Four more common myths about Tor

The Tor browser is so popular in cyber anonymity circles that it has become almost synonymous with security. Its function and capabilities are often unclear to a large number of users who use it on a daily basis, with the result that these small misunderstandings about its mechanism lead wrongly to complacency.


Although its use Tor offers many advantages, it is important to note what its limitations are. Understanding the risks associated with Tor can help you better protect yourself from the risk of violating your privacy. Let's look at four well-known myths covering Tor's mysterious veil.

Myth 1: Tor is not safe because it was developed by the US government

It is true that Tor was developed by the US Navy. This is the reason why one can reasonably suspect that there may be a backdoor that allows the US government to bypass encryption.

Αν και η κυβέρνηση των ΗΠΑ έχει χρηματοδοτήσει (και κατά πάσα πιθανότητα συνεχίζει να χρηματοδοτεί) μέχρι και σήμερα το Tor project, the source code of the software is visible to all users. So far, no one was able to send in the perfect solution, which is not strange.

But it is important to know that this could change at any time. There is no guarantee that Tor's developers will not use it as a tool to spy on their users, but the possibility of this happening is extremely low.

Myth 2: Tor is the ultimate tool for anonymous surfing

There is a very common misconception that Tor is a magical tool to cover fully your identity at the touch of a button.

Its main function is to use one or more proxies with encryption, which makes it very effective in hiding the source of all traffic generated on the internet but this is not as important as the information you provide on websites you are visiting.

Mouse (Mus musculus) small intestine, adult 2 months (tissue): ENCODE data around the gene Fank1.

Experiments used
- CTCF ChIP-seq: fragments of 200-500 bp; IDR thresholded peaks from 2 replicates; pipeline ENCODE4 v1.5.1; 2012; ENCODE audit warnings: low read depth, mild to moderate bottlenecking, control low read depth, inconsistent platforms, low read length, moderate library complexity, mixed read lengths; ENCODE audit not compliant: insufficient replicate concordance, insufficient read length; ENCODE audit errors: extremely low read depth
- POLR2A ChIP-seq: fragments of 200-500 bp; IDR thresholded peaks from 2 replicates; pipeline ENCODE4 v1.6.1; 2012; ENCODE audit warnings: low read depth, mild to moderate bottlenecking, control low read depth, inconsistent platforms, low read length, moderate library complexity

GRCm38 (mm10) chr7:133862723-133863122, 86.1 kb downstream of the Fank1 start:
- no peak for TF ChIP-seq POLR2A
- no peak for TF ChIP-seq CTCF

If you create accounts with personal data or if you are communicating with public forums then it is very easy to know who you are.

Your identity can be found by methods such as a simple analysis of your writing style, your interests, your clicking habits, and various other factors that "belong" uniquely to you.

Our advice is to avoid giving your personal data to someone you are not ready to trust. Using Tor does not mean you can stop people from delivering your information to third parties.

Myth 3: Tor can not be tracked

The Tor has repeatedly been described as a tool that could put an end to government surveillance.

To some extent, it is true that a government surveillance effort will constantly stumble upon obstacles when it tries to monitor you online. However, this does not mean that it is impossible. Yes, yours IP will remain a secret to anyone who steals the traffic you create on the internet when you leave one exit node. But exit nodes on their own are not difficult to monitor. They can easily see the geographical location, as you can see here.

Myth 4: All my traffic is encrypted

Whether you use Tor or not, our advice is to try to use the protocol HTTPS and TLS whenever possible. Tοr encrypts traffic only as it travels through all the nodes, but whatever comes out of the output node stops being encrypted.

Someone with little know-how can run an exit node, which will record all the information sent through it and thus gain access to all of your accounts and emails.


You may think we are distracting, but it is very important to understand all the dangers surrounding the Tor so that you are prepared.

It is better to know what you are, than to stay complained of a false sense of security. Tor is a powerful tool, but it has a very specific purpose.

It is not a panacea. See it as an electric drill. You can not build a house with it, but it will surely help you build it!

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